Accor is signed on to open a Pullman hotel attached to the new Exhibition Centre Liverpool next year and the French hotel giant has already taken over the iconic Lewis’s department store in the city.
Vangelis Porikis, Accor’s director for Adagio in central & northern Europe, says the city’s status as an events destination was a key reason for opening there: “When we created the Adagio brand several years ago we set up a location plan and the UK was the second most important country in it.
Liverpool was in our plan for two main reasons: 1) it has a lot of overseas customers, nearly 50 per cent of travellers in Liverpool are from the top spending nationalities. 2) some years ago there was massive investment in Liverpool, with Liverpool One for example, and the football club and universities are very active, so it fitted well with the concept.
“When had the chance to open in the former Lewis department store, we took it as there was a great deal of competition for the site,” he adds.
“It is still growing,” Askew says of the city’s hospitality industry. “Largely driven by the Echo Arena, the visitor economy and now the re-opening of the cruise ship terminal.
“Those things make a massive difference because visitors stay a night in a hotel, go to a restaurant and do some shopping before they go back.”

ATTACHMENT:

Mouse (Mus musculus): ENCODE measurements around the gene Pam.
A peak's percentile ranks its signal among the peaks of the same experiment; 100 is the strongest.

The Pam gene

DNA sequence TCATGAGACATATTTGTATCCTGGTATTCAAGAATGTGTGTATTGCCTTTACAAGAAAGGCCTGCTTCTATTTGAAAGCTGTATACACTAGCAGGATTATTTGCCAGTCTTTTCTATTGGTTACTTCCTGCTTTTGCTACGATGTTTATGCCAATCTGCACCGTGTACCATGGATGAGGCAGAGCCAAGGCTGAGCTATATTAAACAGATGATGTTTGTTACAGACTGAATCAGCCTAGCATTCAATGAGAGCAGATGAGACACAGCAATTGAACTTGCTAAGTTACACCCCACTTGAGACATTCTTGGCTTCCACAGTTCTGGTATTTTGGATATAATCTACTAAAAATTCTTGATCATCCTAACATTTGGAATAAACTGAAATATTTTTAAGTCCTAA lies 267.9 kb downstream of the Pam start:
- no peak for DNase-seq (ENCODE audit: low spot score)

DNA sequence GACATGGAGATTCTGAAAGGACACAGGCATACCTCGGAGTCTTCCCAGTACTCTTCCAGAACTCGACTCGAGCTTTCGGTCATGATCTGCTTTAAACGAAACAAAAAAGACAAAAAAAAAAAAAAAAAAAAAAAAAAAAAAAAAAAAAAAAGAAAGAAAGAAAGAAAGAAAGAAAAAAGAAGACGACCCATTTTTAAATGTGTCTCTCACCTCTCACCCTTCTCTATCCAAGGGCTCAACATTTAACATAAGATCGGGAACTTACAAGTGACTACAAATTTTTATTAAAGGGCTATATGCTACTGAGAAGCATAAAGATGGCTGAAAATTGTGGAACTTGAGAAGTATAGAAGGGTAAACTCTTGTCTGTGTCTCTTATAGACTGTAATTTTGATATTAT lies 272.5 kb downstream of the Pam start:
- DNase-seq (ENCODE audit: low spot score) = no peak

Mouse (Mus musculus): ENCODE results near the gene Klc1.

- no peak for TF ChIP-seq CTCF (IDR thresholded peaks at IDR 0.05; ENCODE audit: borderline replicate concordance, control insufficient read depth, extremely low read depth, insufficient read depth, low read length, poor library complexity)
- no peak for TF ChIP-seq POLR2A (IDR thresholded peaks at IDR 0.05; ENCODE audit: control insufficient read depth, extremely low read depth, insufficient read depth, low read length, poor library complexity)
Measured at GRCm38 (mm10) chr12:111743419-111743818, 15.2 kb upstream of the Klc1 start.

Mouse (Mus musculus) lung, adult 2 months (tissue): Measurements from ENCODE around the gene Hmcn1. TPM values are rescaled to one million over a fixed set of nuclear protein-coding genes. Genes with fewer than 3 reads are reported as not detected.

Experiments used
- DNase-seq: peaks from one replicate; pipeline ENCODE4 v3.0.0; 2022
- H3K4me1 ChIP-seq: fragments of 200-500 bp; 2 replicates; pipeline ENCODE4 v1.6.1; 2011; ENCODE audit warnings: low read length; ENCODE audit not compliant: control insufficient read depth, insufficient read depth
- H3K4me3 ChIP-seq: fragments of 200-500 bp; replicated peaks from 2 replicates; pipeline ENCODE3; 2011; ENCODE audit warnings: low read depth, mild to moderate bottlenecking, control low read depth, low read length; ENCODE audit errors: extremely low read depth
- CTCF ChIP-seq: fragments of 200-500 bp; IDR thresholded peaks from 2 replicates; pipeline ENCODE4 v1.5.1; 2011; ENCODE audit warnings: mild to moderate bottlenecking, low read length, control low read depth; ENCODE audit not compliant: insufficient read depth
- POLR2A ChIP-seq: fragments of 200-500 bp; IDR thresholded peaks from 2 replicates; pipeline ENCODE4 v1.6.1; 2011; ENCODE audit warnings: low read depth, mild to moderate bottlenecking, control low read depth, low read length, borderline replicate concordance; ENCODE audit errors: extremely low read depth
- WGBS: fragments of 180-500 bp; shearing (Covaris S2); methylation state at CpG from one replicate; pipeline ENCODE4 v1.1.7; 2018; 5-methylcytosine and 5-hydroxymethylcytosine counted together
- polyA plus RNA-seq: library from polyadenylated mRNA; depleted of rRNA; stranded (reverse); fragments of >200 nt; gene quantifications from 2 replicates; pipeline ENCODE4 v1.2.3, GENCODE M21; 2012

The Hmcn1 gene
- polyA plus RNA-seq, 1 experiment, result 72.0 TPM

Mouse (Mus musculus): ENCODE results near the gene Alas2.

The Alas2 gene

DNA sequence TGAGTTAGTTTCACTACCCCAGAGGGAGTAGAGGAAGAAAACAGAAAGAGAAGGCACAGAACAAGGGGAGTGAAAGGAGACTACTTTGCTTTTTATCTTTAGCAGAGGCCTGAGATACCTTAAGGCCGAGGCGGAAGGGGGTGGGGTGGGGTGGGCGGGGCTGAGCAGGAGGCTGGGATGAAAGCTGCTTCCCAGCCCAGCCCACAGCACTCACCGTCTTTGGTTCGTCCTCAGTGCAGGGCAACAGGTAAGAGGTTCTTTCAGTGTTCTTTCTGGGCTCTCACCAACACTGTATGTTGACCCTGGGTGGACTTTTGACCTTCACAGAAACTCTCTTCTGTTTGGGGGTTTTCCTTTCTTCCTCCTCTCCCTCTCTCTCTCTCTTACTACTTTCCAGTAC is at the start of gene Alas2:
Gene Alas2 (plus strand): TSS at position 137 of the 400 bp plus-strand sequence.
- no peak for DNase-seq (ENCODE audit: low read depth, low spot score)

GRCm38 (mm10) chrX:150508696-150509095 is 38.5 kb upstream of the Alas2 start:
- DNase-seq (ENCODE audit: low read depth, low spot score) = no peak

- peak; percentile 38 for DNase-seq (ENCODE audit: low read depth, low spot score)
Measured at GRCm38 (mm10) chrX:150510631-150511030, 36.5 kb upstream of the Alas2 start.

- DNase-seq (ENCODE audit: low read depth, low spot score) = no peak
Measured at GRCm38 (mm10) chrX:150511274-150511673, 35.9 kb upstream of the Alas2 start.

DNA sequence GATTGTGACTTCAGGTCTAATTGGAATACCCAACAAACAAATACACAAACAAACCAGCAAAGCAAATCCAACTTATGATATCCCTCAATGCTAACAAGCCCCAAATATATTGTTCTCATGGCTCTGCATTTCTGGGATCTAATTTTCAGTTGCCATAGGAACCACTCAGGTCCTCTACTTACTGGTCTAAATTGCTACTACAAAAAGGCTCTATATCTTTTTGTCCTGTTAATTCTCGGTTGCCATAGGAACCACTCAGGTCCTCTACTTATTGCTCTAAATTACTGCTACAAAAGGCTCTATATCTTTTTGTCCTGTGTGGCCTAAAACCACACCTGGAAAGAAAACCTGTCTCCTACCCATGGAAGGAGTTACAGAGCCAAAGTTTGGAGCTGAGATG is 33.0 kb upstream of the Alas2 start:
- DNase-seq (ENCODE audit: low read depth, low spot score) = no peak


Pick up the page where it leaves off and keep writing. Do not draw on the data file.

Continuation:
If Capital of Culture-led tourism and a commitment to events has allowed Liverpool’s hospitality industry to grow, it is Liverpudlians' love of a night out and a good meal which has cemented that growth.
From the Everyman Bistro and the glut of restaurants created by the Manning brothers to Panoramic and more recently Lucha Libre and Camp & Furnace, venues for good food have always been successful in the city.
Askew believes he knows why: “The reason Liverpool is so exciting on a night out is because although scousers might live like a pauper all week, on a Friday or Saturday night they will have their best clothes on; go for a great meal and drink whatever Champagne they want – they will have a hell of a blow-out before going back to living quite frugally during the week.”